After taking the day off on Monday to remember the men and women who lost their lives while serving in the U.S. Armed Forces, the doors on Wall Street and Washington re-opened on Tuesday. The Dow, S&P 500 and Nasdaq all closed red last week with the driver mainly being a fear that the Federal Reserve will be exiting its monetary stimulus plans sooner than later. It was the first down week for the major indexes in the past five. With the buzz about the Fed, investors and economists will be monitoring the economic data that is delivered this week, including GDP data on Thursday and some key info on consumer’s money on Friday.
Here’s what to look for on the economic plate this week:
Given the volatility that came in last week, traders may be more sensitive to some information that is generally not considered “market moving,” but does merit some extra attention. Today, that will mean looking for the Conference Board’s Consumer Confidence Index, the S&P/Case-Shiller Home Price Index and the Dallas Federal Reserve’s Manufacturing Survey.
Gross Domestic Product for Q1 – The advanced estimate for Q1 GDP showed the U.S. economy grew by 2.5 percent, following a sluggish 0.4 percent growth in the fourth quarter. This will be the first revision of that reading with economists largely expecting little change, if any, to the 2.5 percent growth.
Initial Jobless Claims for the Week Ended May 25 – Last week, the Labor Department reported that filings for first time jobless for the week ended May 18 dropped by 23,000 to 340,000, beating economist predictions. The four-week moving average was lower by 500 at 339,500 to hold near five-year lows. Economists are calling for an essentially flat week for this week’s report, with the average consensus for total claims of 341,000.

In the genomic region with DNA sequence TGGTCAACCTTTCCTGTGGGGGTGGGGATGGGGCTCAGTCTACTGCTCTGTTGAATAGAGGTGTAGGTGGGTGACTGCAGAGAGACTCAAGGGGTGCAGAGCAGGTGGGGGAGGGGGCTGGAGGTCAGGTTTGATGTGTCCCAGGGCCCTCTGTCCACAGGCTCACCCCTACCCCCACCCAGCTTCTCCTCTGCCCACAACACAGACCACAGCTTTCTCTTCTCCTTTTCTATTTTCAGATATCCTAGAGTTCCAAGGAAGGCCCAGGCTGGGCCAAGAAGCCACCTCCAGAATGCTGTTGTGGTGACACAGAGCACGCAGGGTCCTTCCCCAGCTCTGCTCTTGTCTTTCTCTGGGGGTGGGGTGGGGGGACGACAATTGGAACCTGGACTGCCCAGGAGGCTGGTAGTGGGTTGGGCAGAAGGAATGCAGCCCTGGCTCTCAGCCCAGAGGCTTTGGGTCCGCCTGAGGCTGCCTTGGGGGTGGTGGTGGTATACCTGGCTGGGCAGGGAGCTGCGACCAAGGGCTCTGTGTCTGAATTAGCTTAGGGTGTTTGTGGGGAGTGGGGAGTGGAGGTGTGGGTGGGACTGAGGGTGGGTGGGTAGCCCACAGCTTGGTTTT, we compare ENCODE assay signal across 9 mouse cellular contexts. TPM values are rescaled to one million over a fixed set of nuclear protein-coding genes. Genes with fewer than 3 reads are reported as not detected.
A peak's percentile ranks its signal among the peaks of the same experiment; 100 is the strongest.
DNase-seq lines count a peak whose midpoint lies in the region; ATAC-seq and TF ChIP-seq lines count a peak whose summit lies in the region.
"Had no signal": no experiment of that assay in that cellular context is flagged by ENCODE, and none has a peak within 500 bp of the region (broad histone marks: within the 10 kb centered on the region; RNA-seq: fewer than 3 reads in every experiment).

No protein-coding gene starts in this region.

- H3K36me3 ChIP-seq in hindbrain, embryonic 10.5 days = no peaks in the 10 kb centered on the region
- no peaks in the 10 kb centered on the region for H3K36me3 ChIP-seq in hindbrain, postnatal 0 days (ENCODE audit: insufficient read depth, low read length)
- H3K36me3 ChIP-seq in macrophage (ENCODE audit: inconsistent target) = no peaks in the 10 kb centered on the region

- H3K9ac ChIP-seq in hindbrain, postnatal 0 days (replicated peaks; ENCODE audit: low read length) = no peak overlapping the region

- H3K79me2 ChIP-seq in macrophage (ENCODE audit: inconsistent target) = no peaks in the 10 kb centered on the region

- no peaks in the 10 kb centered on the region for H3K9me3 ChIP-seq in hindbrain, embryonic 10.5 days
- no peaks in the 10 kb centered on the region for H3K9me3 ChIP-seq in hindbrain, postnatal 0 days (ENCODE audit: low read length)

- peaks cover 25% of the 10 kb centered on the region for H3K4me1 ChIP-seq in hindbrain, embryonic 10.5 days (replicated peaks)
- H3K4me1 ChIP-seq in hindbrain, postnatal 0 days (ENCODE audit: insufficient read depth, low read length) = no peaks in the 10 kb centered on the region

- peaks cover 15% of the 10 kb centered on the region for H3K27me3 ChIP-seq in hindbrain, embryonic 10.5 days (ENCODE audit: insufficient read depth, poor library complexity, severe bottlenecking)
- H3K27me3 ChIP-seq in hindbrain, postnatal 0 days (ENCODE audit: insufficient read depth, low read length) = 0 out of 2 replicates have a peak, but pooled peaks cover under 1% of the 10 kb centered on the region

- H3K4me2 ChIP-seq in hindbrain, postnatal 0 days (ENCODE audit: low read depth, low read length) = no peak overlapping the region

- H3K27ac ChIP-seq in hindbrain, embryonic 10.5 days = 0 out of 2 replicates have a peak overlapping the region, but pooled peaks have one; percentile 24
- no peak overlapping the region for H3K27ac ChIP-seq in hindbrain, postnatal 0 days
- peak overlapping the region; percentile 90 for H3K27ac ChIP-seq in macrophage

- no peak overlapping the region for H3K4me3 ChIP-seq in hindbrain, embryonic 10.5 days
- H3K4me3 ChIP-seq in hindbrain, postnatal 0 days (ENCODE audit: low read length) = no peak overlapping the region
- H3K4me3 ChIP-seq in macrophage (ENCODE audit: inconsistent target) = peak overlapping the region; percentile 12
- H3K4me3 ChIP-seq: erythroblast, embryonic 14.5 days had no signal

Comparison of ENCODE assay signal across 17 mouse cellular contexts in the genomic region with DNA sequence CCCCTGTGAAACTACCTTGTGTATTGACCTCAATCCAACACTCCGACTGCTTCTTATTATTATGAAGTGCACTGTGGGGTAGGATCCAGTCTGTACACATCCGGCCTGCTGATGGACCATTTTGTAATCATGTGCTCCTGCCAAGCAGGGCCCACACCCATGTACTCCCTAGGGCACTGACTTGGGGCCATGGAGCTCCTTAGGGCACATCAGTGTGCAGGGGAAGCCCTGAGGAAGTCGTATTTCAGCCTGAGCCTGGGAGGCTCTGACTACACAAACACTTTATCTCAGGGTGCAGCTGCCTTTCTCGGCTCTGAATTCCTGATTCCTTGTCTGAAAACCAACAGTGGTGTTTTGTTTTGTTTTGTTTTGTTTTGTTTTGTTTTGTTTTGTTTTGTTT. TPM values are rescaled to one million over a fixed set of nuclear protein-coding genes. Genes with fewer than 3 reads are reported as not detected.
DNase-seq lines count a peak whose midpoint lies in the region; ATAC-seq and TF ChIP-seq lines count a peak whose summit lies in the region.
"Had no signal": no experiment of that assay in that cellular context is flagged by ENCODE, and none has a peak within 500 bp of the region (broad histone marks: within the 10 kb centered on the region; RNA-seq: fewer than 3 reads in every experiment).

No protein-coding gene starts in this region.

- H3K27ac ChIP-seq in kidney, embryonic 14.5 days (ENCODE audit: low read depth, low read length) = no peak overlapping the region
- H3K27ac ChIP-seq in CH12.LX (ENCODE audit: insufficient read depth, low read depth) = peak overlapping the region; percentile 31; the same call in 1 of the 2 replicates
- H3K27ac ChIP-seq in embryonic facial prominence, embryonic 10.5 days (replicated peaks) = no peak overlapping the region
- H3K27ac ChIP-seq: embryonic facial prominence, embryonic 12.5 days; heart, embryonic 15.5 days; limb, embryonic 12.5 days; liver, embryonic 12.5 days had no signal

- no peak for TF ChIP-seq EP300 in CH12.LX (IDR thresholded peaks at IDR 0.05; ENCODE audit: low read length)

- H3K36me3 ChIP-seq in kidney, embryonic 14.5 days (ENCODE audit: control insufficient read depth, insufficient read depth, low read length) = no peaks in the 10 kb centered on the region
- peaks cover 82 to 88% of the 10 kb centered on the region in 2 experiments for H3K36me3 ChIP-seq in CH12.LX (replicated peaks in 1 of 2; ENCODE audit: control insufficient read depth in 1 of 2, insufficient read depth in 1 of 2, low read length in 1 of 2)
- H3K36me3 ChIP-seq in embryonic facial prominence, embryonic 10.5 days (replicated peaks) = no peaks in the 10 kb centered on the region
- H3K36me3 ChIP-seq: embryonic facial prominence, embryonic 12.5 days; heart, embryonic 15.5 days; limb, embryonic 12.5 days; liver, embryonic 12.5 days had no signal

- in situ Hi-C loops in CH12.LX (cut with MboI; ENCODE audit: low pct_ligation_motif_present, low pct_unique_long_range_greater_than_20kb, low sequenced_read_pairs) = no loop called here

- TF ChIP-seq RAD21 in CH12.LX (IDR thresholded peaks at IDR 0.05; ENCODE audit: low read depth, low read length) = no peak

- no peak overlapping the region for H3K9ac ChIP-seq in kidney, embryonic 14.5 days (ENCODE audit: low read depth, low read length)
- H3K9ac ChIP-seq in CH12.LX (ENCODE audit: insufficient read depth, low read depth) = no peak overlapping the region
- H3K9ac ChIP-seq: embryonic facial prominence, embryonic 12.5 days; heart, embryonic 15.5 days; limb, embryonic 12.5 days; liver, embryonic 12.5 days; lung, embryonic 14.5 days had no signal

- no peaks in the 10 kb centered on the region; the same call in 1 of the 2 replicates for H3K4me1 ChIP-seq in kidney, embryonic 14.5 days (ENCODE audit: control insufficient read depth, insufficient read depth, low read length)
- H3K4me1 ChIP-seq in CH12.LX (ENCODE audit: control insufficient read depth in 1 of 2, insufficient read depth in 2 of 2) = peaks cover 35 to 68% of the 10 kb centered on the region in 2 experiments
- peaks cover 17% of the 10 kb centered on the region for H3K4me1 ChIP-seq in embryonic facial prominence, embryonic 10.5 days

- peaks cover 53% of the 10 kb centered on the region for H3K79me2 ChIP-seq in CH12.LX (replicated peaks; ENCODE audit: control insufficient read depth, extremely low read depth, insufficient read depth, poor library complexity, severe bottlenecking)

To a lesser extent, investors will also be watching for the Pending Home Sales Index, a measure of signed contracts that have not yet closed, by the National Association of Realtors.
Personal Income and Outlays for April – Last month, the Commerce Department said personal income was a little less than expected with a 0.2 percent rise in March, while personal spending increased the same amount for the month, topping predictions of a flat month. Higher incomes have helped offset increases in payroll taxes that went into effect at the beginning of the year. In the first quarter, consumer spending increased at its fastest rate in more than two years, although a portion of the increase was attributable to unseasonably cold weather that caused Americans to spend more on energy to heat their homes. For April, economists are predicting another 0.15 percent increase in personal income and a no increase (0.0%) in consumer spending.
While consumer spending will take the front seat on Friday, investors will also have their eyes on the Chicago PMI for May from the Institute for Supply Management as well as the final reading of the Reuters/University of Michigan Consumer Sentiment Index for May.